Excerpt from Forbes
Bigger isn't always better. And Airbus' giant A380 double-decker airplane capable of flying 8,000 nautical miles with 555 passengers in a conventional three-class configuration or a whoping 853 in an all-one-class configuration that is almost too bizarre to contemplate, is a 277 ton primary example of that maxim.
Next week will mark the 11th anniversary of the A380's celebrated entry into commercial service. But there have been only about 230 of them delivered to airlines in all that time. And it only has orders on the books for another 100 or so. That compares quite poorly to the 875 such planes that Airbus officials in the early 2000s were predicting they'd sell by the end of 2019
And now the news is getting worse. The first four A380s delivered to airlines already have been retired and the first two of them, including the very first one to ever fly in passenger service for Singapore Airlines, have been parked at a remote airport in the Pyrenees Mountains. That's where they'll be gradually stripped of their parts and engines so that they can be sold on the spares market and of their metal, which will be sold mostly for scrap value. The estimated $40 million to $80 million that the parts and metal from one A380 will bring pales in comparison to the $250 million that Singapore Airlines reportedly paid for that first A380, and to the $445 million of a new A380 today.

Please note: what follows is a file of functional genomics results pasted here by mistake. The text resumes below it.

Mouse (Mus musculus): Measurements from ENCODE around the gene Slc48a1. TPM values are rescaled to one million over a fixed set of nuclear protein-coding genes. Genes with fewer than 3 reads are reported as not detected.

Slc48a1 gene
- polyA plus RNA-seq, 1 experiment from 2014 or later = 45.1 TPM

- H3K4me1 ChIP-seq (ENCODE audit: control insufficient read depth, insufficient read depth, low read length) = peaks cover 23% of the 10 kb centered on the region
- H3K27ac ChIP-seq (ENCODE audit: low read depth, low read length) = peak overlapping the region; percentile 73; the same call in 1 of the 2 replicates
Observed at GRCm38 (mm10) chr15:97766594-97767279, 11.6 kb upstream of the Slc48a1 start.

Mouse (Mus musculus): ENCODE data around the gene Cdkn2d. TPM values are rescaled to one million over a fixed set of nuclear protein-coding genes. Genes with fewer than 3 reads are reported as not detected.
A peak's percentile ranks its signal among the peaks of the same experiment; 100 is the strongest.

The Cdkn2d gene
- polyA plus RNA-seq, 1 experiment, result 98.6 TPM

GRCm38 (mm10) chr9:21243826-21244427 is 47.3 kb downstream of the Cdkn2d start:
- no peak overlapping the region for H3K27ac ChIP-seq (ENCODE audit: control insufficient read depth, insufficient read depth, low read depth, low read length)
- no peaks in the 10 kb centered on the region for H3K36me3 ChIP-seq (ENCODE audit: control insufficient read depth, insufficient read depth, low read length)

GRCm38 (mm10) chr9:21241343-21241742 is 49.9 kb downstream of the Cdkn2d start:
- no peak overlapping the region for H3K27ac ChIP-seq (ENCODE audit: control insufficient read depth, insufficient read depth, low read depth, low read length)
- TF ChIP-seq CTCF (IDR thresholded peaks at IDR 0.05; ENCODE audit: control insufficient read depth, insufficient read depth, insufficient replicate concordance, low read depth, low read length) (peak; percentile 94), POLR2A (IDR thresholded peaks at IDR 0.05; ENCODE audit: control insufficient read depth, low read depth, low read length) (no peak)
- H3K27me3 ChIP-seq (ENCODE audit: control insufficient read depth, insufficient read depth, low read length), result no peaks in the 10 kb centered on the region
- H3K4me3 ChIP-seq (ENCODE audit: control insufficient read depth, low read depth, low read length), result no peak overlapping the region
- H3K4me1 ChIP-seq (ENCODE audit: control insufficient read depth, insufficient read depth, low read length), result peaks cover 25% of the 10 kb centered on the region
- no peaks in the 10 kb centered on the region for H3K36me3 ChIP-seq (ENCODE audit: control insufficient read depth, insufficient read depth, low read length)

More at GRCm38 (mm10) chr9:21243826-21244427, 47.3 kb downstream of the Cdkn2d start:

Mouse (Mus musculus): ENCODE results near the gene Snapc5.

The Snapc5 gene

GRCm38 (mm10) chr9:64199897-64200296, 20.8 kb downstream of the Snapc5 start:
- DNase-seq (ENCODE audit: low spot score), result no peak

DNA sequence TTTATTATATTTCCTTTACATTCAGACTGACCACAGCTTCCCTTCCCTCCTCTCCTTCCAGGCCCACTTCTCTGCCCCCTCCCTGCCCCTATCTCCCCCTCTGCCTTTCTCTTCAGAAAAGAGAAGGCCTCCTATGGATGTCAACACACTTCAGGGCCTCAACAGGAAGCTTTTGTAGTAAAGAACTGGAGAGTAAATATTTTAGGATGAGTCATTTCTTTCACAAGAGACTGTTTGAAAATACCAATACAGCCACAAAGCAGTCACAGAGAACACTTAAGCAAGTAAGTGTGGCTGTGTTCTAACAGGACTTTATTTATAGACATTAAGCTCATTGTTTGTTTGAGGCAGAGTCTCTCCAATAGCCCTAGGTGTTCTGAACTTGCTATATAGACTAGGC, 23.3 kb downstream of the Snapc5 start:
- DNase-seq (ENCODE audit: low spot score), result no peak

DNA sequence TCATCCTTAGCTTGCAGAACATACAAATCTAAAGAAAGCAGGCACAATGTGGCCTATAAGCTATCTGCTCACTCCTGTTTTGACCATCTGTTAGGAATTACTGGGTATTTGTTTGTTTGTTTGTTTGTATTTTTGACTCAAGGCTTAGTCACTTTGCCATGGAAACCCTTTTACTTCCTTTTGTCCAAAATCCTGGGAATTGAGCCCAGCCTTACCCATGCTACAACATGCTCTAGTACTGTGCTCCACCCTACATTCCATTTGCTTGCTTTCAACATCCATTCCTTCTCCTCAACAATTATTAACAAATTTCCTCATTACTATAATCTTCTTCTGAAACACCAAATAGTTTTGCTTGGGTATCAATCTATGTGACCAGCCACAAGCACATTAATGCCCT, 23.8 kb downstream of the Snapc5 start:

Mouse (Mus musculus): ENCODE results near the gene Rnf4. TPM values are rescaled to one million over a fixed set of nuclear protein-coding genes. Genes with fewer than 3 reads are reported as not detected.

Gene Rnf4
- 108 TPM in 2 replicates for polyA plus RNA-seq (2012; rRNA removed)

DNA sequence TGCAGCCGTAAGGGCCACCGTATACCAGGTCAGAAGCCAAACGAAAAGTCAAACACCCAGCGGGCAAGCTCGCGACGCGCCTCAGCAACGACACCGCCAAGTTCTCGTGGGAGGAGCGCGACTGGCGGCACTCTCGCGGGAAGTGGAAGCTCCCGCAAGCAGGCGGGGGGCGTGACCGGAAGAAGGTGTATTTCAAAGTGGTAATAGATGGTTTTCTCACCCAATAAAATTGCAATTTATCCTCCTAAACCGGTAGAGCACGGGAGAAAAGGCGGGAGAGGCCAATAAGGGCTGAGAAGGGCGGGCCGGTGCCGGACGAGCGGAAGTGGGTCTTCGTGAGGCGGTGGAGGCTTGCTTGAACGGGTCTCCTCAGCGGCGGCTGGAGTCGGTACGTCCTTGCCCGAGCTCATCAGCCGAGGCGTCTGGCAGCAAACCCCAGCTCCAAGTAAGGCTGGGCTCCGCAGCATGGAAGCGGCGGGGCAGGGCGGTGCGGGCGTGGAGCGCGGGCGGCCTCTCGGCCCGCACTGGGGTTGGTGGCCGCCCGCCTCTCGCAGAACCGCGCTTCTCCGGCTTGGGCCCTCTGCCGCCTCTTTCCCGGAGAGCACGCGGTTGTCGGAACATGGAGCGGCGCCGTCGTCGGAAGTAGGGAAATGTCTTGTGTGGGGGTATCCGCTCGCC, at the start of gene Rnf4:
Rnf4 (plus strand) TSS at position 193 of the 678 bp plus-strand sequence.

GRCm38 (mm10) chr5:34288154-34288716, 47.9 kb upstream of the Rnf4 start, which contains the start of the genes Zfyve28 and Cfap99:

To be sure, A380s will continue to serve and to be seen at major airports around the world for at least another decade. But after just 11 years in service the A380 program already is on the down hill slide toward its eventual, unsuccessful end. Short of a miracle comeback, the A380 will go down in aviation history as the victim of its own size - and of Airbus leadership's stubbornly mistaken belief that the market would favor fewer flights on enormous aircraft over higher frequency service using mid-size planes on long-haul routes between the world's most populous and/or most popular cities.
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